Gibb denies ‘hierarchy’ of schools

Gibb denies 'hierarchy' of schools

Schools minister Nick Gibb has finally acknowledged good schools across the maintained sector in England, even name-checking some of them in Parliament, after weeks of goading by shadow schools minister Kevin Brennan.

At this week’s education and adoption bill committee Mr Gibb said that the government did not see maintained schools at the bottom of any “hierarchy”.

He said: “The honourable gentleman is also wrong to say that we see schools as a hierarchy with academies at the top and maintained schools at the bottom. We do not.

“I acknowledge that there are some very good primary and secondary schools in the maintained sector in this country, and we need to do everything we can to encourage excellence throughout the system.”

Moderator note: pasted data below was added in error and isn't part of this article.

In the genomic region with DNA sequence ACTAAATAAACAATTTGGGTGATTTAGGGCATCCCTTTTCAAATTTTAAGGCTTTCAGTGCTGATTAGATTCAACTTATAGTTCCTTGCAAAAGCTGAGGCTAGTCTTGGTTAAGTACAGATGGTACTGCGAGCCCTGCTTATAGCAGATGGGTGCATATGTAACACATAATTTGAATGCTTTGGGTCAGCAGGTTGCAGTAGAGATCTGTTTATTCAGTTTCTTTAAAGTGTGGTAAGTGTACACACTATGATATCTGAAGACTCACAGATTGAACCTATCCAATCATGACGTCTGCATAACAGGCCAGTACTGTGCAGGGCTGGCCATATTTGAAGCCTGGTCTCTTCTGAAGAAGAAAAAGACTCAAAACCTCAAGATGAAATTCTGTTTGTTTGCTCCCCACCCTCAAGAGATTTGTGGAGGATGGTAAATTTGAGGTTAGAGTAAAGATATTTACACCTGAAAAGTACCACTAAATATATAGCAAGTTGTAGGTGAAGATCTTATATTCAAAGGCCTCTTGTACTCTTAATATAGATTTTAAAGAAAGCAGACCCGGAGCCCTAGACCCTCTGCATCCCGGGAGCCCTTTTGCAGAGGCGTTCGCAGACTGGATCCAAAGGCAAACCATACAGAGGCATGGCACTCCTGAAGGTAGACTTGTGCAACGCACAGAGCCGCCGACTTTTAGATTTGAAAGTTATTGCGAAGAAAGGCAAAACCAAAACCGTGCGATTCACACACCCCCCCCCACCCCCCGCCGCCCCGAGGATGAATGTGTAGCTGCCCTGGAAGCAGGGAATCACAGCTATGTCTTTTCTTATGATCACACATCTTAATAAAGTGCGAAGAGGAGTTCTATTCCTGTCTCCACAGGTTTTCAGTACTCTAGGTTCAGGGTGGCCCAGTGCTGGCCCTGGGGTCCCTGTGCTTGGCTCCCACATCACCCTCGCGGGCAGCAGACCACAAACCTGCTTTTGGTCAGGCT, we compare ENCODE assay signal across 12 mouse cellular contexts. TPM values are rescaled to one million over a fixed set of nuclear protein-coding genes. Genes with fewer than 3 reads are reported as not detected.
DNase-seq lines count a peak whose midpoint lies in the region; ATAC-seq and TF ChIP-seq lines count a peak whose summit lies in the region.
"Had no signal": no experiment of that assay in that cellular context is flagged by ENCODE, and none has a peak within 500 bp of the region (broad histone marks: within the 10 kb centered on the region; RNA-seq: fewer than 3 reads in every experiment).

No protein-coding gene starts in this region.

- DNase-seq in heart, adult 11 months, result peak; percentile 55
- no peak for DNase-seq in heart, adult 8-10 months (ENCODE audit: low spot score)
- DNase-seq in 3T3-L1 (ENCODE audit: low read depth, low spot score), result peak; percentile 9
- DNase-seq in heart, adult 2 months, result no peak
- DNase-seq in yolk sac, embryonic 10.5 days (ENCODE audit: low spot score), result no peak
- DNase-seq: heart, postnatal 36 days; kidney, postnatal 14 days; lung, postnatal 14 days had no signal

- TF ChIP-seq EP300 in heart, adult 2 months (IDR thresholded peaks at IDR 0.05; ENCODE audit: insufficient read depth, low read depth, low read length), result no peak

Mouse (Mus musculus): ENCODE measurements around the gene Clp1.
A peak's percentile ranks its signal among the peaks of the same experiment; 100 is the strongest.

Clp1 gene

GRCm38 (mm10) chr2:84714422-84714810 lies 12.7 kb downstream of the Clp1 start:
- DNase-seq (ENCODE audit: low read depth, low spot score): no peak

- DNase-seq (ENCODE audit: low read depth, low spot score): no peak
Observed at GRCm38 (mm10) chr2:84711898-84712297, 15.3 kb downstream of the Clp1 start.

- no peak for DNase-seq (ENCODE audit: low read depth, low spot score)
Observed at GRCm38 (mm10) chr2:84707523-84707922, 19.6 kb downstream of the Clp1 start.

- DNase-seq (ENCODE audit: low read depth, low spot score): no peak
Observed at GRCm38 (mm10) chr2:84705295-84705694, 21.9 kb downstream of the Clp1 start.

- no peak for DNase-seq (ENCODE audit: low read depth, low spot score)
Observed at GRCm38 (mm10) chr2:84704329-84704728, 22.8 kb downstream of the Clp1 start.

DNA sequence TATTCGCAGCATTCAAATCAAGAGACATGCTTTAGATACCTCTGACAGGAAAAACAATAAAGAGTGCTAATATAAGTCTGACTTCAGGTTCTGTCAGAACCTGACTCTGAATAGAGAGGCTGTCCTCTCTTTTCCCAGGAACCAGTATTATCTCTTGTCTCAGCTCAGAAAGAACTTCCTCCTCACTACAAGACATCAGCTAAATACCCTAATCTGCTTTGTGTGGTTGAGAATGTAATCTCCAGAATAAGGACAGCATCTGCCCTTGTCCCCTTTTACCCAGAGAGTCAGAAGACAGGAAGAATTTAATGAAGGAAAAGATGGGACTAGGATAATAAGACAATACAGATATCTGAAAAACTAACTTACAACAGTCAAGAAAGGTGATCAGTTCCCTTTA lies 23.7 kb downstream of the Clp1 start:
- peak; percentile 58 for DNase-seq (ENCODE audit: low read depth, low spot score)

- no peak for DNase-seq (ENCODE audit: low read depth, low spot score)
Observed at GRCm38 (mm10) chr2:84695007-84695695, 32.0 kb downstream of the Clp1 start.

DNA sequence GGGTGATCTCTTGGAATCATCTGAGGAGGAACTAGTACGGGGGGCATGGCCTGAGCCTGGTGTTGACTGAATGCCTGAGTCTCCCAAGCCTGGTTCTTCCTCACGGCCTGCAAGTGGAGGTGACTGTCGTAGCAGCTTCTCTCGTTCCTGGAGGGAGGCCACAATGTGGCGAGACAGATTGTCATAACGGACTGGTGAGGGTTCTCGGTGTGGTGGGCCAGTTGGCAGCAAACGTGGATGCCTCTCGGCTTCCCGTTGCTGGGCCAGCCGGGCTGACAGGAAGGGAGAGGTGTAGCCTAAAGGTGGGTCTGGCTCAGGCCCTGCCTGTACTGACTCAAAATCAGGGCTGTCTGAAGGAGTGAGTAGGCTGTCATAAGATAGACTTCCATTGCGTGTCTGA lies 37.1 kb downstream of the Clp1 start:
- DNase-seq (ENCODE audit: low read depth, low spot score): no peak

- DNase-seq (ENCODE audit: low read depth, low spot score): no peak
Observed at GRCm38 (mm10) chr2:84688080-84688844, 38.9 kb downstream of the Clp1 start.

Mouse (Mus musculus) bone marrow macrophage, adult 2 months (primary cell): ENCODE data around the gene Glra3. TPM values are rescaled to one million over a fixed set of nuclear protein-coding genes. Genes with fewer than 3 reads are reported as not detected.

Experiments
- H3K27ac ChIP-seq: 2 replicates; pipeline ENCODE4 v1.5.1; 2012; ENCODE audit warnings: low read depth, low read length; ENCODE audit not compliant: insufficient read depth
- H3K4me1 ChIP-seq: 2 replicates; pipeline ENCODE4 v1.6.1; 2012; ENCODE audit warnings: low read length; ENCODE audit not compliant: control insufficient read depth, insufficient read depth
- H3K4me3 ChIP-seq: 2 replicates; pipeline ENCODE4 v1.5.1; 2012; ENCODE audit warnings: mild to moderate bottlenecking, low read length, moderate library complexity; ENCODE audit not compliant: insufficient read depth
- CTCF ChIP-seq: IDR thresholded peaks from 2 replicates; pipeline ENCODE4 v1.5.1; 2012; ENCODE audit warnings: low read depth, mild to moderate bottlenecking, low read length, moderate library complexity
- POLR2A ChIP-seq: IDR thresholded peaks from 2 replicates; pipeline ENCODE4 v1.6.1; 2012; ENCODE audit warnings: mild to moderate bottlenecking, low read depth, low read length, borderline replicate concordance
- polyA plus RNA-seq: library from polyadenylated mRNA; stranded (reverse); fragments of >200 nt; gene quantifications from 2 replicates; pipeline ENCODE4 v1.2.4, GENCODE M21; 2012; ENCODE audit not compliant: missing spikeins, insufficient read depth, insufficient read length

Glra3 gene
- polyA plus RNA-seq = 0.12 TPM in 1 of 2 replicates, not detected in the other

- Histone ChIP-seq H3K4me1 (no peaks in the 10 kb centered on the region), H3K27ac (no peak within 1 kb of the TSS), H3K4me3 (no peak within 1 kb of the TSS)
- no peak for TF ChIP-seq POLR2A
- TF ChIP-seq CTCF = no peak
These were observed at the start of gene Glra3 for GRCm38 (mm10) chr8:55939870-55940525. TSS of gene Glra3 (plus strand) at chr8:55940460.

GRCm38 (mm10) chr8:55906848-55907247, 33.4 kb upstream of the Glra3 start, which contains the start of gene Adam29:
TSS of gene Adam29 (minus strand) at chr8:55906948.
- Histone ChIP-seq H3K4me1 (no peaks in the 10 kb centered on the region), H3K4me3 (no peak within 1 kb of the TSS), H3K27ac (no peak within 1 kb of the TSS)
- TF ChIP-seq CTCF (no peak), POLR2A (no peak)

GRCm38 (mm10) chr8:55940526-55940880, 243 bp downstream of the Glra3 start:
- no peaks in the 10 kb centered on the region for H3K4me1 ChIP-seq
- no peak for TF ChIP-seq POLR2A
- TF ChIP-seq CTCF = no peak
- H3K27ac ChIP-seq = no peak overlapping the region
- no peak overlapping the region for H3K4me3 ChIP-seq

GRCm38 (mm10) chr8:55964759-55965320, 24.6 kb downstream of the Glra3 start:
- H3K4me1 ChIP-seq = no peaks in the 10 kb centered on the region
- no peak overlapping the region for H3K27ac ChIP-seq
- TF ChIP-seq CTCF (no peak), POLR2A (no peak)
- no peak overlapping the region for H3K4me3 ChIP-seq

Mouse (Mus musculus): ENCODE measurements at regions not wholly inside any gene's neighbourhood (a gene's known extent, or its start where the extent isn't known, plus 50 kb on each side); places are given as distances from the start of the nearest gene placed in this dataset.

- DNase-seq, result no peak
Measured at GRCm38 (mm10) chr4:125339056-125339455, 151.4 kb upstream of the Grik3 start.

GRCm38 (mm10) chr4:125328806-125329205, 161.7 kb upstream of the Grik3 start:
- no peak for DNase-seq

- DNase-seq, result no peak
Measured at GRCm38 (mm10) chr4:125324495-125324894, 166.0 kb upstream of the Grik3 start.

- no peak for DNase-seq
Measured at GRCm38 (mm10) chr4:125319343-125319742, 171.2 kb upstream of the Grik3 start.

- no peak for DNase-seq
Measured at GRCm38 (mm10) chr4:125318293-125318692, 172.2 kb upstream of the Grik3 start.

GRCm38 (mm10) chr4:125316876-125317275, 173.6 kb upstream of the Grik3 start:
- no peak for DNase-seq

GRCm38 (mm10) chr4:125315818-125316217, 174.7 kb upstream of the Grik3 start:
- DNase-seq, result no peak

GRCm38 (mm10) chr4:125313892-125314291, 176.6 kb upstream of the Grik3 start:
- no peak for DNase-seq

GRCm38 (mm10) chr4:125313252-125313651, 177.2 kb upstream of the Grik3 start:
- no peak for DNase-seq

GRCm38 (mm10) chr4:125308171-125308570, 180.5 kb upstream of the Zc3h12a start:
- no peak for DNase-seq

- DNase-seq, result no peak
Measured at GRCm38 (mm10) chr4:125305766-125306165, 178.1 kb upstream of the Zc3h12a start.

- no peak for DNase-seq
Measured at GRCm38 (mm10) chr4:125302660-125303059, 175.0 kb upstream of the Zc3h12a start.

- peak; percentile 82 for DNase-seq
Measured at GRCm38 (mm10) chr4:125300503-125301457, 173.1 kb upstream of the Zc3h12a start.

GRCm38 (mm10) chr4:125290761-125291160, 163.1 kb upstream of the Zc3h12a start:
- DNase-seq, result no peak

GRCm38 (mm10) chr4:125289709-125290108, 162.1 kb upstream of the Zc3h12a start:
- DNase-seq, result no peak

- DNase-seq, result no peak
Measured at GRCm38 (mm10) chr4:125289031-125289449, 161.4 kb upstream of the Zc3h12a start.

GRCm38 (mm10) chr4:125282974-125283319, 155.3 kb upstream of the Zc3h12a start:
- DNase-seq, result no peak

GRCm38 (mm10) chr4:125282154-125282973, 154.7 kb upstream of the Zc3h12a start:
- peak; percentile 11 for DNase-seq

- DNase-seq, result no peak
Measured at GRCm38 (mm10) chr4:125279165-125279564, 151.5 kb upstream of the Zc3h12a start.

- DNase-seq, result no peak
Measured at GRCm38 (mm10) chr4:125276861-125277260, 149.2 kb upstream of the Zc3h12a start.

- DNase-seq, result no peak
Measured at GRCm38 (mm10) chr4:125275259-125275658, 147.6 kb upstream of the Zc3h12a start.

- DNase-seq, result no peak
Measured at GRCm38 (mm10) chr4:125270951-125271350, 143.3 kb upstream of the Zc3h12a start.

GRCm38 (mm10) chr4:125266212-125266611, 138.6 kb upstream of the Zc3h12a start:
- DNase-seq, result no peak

Not satisfied by the landmark admission, Mr Brennan pushed for equal representation of maintained schools in Mr Gibb’s praise.

“We really welcome that from the minister,” Mr Brennan said. “Perhaps we can have a one-in, one-out policy in future when he praises schools, so that he will take the trouble, every time he praises an academy or an academy chain, to take the trouble to praise a maintained school.

“We will have achieved something by our amendments, even if we are not going to press them to a vote, if they result in that new approach.”

Although it might not technically add up to a “one-in, one-out” treatment, Mr Gibb did mention at least three maintained schools before the hearings were over: Wroxham primary school in Hertfordshire, Elmhurst primary school in Newham, east London, and St Paul’s Catholic College in Burgess Hill, West Sussex.